Member Spotlight Mary Ellen Taylor

Member Spotlight: Mary Ellen Taylor

1_Member Spotlight ME Taylor_ Mangrove FinchWhen considering my circuitous career path toward botanical and nature art over the past 40 years, I clearly see that—apart from quantum leaps, serendipities, and sheer determination along the way, the seed was well and truly planted during my time living in the Galápagos Islands. Witnessing first-hand the extraordinary forms, colors, and sizes that the flora and fauna evolved into—ensuring survival on these inhospitable islands 600 miles off the coast of Ecuador—engraved on my soul a powerful respect and awe for them. My view of the world we live in and our humble place as human beings was changed forever. Growing up, I was always “arty” and influenced by my father and grandmother, spending creative summers painting or building projects and tasting raw nature in rural Vermont. I went on to pursue Fine Art and a stint of Graphic Art before making my way to London for my semester abroad. I felt I had come home in England’s green and pleasant land. After nearly three years, my visa expired and I never finished at the university... but I knew I would return...somehow.

< The endemic mangrove finch (Camarhynchus heliobates) and red mangrove (Rhizophora mangle) on the Galapagos Islands.

Reluctantly back in the USA but armed with determination to leave as soon as possible, I stumbled upon a new concept in travel—adventure tourism. I managed to begin working for a tiny, offbeat but fantastic company in this emerging field not three months later in NYC. My world opened up to the colorful Panamanian San Blas Islands, sailing through the Hebrides’ wild seas during summer solstice, cruising up the Nile, tranquil spring flowers, the magic of trekking the Inca Trail, and...the “Islands lost in time,” the Galápagos. I was hooked.

Quantum Leap #1 GALÁPAGOS ISLANDS (1982–1987)
Memb Spotlight ME Taylor_Mockingbird

I fell in love with this bizarre little archipelago and moved lock, stock, and barrel to Santa Cruz Island, where I was trained and licensed as a Naturalist Guide by the Galápagos National Park and Charles Darwin Research Station. I began to draw the plants and birds I lived with on a daily basis and guided visitors throughout the archipelago. It was a privilege to call this unique outdoor classroom my home for five years. I lived in a tiny lava-stone house in the mangroves on the edge of Academy Bay and it was here I knew that someday I would study how to properly pay homage to the beauty of plants through botanical painting. I had read of a diploma course in the Chelsea Physic Garden in London, which I never lost sight of and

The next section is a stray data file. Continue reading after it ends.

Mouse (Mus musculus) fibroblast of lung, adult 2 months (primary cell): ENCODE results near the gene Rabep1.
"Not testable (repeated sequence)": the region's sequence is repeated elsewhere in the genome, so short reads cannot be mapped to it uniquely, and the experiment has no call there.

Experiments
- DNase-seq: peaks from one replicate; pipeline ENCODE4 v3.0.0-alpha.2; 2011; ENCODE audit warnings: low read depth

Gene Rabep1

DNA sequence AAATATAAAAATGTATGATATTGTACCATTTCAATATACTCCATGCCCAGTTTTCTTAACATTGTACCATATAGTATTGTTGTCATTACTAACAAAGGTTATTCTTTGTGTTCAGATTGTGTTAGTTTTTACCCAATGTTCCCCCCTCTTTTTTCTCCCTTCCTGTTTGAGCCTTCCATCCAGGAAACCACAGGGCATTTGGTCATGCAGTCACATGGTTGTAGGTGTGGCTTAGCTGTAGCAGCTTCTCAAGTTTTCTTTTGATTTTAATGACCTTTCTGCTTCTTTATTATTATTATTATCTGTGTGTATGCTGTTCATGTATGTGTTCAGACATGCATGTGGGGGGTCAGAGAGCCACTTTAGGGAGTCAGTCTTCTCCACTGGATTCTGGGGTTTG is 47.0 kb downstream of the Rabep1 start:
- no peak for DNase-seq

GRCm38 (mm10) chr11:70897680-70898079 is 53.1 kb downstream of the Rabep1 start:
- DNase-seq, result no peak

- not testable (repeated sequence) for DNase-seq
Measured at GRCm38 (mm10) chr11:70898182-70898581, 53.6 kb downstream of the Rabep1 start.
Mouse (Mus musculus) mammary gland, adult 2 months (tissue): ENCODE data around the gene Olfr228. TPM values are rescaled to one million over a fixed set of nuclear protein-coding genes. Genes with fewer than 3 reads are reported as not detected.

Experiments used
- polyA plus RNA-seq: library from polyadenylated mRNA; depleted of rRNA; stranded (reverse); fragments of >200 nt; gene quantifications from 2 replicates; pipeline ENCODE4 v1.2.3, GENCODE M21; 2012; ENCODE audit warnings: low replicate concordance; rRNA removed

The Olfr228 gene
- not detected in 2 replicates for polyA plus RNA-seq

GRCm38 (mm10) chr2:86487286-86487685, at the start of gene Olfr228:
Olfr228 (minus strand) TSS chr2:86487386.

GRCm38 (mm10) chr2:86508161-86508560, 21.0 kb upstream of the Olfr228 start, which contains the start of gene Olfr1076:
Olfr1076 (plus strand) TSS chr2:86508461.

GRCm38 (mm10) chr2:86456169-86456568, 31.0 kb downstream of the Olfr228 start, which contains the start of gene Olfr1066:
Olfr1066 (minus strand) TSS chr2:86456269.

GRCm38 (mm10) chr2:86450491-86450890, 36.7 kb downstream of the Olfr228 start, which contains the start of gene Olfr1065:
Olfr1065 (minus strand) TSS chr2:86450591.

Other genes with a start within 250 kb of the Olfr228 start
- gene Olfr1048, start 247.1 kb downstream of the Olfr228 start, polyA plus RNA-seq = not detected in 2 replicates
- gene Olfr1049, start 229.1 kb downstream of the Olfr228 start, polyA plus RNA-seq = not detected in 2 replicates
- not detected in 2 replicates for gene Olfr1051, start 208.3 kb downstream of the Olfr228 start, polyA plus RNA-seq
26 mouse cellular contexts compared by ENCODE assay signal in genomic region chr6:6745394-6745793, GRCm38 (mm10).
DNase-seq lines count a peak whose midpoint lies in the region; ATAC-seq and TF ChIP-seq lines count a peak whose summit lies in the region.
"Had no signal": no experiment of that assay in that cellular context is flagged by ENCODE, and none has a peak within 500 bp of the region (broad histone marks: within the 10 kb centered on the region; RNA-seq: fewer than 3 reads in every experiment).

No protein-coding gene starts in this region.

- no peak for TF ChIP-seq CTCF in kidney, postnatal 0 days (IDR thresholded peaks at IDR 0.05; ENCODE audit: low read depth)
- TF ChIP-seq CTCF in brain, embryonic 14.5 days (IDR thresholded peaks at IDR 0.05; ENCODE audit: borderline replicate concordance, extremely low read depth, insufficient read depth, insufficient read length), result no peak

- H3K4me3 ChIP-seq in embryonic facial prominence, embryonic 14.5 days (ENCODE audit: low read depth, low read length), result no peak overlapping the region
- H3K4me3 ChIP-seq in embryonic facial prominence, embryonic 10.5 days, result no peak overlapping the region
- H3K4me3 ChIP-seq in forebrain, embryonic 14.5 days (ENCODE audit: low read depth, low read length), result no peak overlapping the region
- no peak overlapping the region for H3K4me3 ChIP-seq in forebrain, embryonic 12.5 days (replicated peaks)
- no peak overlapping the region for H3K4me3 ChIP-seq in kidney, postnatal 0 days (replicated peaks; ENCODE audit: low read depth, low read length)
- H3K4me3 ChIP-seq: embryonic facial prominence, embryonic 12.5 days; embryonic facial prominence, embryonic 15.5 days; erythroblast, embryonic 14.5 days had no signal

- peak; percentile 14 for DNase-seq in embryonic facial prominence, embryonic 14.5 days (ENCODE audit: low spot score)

held in a special place somewhere deep in my soul.  

< The endemic Floreana mockingbird (Mimus trifasciatus) and cacti (Opuntia galapageia) in the Galápagos Islands. 



Memb Spotlight ME Taylor_CormorantThe difficulties of living in the islands were many. Having experienced the worst El Niño in 40 years, a failing marriage, and having a 2-year-old daughter to consider, we moved to the capital city, Quito. Straddling the equator at 9,350 ft in the Andes, with a semi-tropical climate and within easy reach of tropical jungle, cloud forest, Altiplano, and the lush coast, not to mention 1,600 bird species... I was spoiled for choice and fascinated by the diversity. However, after two decades of enduring earthquakes, volcanic and political eruptions, a few creative business ventures, extraordinary friendships, and a handful of serendipities—the opportunity to follow my dream of studying botanical art at the Chelsea Physic Garden, London, fell like manna from heaven.

< The Galápagos flightless cormorant (Phalacrocorax harrisi, formerly known as Nannopterum harrisi) and brown algae 



Quantum Leap #2 LONDON (2003)
Memb Spotlight ME Taylor_PetralWith my dream leading the way, I packed 21 years of my life into a container and moved across continents and hemispheres. It was quite a contrast from the Avenue of Volcanoes out my kitchen window in Quito, to seeing the whites of the eyes of Eurostar passengers whiz by in London!

< Galápagos petrel (Pterodroma phaeopygia) and cacaotillo shrub (Miconia robinsoniana). 

With great anticipation, I embarked on the intensive English Gardening School diploma course in botanical painting, nestled within the magic walls of the oldest botanic garden in London: The Chelsea Physic Garden. It was like stepping into Narnia. I spent two years studying and working within the garden, when I was asked to step in for the Diploma Course Manager at the English Gardening School during their paternity leave. The six-week “job” lasted 12 years! Eighteen years later I am now Chair of the Chelsea Physic Garden Florilegium Society.



Memb Spotlight ME Taylor_Galapagos Map